“I hate chardonnay”.

“All rosés are bad.”

Just a few of the biases that can impact our enjoyment of wine. A new wine article in the New York Times is worth a quick read if you’re interested in wine tasting and discovery.

Examine your biases is just wine tasting tip or lesson that writer Eric Asimov shares in his latest article.

ALSO SEE: The Naked Wines Experience (Review)

We’re all quick to judge some times, and often hold onto preconceived beliefs. Whether it’s food or wine, or some other non-food related topic, we’re often too prone to dig in our heals. In the wine industry we often here the term “ABC,” which stands for “Anything But Chardonnay” (!). But opening up to styles and grapes can unlock our palettes to new experiences. Here’s Asimov on biases:

“…you learn quickly (or in my case, relearn) that fixed beliefs about wine are often based on out-of-date information. Styles are not so much dictated by the potential of a grape or a place as by the intentions of a producer.”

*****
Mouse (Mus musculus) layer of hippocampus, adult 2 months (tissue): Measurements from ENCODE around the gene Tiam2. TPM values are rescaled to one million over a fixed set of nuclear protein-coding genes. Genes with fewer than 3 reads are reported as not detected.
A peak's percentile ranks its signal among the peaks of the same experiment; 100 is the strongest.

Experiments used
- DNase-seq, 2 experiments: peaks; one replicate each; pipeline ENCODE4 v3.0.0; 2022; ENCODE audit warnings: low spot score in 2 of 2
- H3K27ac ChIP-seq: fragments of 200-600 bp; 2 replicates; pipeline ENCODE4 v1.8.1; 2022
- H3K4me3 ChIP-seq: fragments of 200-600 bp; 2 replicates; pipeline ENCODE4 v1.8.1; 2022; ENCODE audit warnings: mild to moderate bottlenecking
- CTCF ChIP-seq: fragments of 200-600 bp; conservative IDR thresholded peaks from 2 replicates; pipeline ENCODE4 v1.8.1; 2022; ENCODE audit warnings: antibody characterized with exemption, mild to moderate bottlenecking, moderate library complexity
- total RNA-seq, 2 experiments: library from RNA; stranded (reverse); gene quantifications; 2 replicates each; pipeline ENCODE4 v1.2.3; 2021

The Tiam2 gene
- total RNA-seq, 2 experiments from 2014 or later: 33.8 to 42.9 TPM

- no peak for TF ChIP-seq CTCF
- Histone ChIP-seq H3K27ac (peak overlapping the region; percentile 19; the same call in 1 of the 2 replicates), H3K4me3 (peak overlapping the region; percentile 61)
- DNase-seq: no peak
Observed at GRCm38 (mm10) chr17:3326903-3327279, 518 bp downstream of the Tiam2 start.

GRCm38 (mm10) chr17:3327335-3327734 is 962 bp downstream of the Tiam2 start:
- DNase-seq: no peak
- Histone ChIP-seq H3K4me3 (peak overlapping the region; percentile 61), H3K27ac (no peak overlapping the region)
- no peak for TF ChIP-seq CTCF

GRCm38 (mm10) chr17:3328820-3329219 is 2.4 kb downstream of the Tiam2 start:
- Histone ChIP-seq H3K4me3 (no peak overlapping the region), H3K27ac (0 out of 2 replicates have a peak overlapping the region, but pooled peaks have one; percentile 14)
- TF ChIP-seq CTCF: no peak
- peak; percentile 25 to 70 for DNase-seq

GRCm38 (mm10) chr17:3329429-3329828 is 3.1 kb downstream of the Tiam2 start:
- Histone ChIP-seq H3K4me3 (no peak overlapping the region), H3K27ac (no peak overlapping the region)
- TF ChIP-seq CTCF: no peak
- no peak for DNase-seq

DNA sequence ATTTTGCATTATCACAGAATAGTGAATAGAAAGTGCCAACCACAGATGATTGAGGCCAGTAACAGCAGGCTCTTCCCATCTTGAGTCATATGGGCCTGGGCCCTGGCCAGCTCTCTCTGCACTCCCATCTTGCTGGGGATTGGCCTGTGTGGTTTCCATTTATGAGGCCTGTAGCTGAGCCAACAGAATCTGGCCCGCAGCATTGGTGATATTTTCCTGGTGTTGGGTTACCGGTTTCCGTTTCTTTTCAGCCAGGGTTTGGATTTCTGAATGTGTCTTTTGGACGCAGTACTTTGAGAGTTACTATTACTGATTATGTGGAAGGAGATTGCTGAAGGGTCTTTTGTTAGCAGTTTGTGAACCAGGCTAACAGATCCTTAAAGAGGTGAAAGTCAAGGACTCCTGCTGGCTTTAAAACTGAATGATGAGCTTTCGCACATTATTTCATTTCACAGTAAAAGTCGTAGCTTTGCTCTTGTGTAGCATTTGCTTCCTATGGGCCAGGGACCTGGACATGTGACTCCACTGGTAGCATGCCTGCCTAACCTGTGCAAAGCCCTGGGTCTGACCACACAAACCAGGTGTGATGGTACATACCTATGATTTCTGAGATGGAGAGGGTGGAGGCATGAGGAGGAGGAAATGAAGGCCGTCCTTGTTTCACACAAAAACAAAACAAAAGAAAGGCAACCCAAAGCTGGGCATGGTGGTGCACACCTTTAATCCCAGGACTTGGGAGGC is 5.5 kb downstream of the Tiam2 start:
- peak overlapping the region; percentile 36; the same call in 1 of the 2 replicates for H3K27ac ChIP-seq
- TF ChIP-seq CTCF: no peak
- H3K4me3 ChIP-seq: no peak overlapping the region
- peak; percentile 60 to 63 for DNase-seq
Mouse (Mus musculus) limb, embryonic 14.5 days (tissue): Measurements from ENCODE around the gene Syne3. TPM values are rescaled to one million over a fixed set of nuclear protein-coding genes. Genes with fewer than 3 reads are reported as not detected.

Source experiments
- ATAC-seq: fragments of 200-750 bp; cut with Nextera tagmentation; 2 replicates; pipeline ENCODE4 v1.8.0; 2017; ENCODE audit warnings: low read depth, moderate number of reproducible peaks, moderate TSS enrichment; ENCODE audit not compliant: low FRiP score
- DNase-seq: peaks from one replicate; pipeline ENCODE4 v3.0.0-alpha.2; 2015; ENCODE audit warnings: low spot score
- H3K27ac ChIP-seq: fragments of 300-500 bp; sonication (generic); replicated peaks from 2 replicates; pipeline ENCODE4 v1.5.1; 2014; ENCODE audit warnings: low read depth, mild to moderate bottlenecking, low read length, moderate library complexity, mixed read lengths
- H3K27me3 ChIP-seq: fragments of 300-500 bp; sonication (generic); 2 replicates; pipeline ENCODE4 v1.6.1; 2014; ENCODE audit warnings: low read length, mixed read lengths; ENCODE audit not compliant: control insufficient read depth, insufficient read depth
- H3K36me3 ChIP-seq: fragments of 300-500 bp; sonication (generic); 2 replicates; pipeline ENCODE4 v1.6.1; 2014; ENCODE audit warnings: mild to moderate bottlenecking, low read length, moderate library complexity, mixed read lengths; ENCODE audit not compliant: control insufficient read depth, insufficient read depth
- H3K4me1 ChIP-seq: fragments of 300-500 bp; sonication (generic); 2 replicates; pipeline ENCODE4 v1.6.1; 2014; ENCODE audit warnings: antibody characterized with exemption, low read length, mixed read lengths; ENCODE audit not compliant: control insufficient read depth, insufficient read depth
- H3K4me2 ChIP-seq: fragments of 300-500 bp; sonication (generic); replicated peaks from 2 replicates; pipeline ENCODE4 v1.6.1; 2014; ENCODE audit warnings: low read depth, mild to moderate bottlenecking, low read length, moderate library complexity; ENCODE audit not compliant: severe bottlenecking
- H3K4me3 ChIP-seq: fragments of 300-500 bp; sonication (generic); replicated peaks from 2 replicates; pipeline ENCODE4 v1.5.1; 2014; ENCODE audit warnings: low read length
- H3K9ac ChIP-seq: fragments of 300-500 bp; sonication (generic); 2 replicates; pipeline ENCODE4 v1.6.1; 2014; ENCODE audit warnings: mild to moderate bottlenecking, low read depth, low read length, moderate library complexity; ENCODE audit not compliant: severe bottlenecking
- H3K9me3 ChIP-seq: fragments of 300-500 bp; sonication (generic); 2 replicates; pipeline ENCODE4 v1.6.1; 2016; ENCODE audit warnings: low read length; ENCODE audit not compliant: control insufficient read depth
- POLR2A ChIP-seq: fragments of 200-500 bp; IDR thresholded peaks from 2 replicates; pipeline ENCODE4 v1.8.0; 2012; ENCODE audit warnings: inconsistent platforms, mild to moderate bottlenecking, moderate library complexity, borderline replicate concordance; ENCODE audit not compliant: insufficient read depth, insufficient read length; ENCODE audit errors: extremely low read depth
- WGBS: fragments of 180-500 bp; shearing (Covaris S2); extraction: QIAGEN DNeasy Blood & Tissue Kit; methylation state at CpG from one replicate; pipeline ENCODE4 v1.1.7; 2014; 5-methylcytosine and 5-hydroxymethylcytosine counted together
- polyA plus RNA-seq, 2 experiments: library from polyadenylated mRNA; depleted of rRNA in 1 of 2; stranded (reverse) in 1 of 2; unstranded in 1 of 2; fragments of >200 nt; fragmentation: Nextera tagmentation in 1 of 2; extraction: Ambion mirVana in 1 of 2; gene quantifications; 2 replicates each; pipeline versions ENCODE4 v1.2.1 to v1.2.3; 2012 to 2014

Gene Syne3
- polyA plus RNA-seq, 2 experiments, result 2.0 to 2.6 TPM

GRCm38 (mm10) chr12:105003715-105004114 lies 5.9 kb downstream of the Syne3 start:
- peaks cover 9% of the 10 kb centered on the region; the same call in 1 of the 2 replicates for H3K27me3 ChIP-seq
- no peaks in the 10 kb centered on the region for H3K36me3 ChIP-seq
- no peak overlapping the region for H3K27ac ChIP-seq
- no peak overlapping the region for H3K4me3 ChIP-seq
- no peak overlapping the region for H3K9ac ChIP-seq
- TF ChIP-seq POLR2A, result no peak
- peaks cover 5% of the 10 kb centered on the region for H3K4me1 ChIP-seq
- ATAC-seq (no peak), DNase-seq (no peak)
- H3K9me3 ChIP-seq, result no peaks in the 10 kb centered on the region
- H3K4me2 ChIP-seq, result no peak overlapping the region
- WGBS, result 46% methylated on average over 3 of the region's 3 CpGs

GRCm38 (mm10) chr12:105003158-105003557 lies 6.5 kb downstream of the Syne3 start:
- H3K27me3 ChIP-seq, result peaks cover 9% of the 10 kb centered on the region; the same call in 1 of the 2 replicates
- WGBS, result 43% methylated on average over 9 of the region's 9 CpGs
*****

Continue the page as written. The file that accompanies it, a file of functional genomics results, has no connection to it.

Wente Winery (Livermore) cheese board.
Food and wine pairing are an essential part of enjoying the experience with friends and family.

Asimov also talks about prices, mass-market wines, and, of course food and wine pairing — a crucial experience to really unlock the full enjoyment of a bottle with friends.

Fortunately this NYT piece is not behind a paywall and free to read for all so you may want to check it out.

More: Love Wine? Here Are 10 Ways to Appreciate It Even More. (New York Times)

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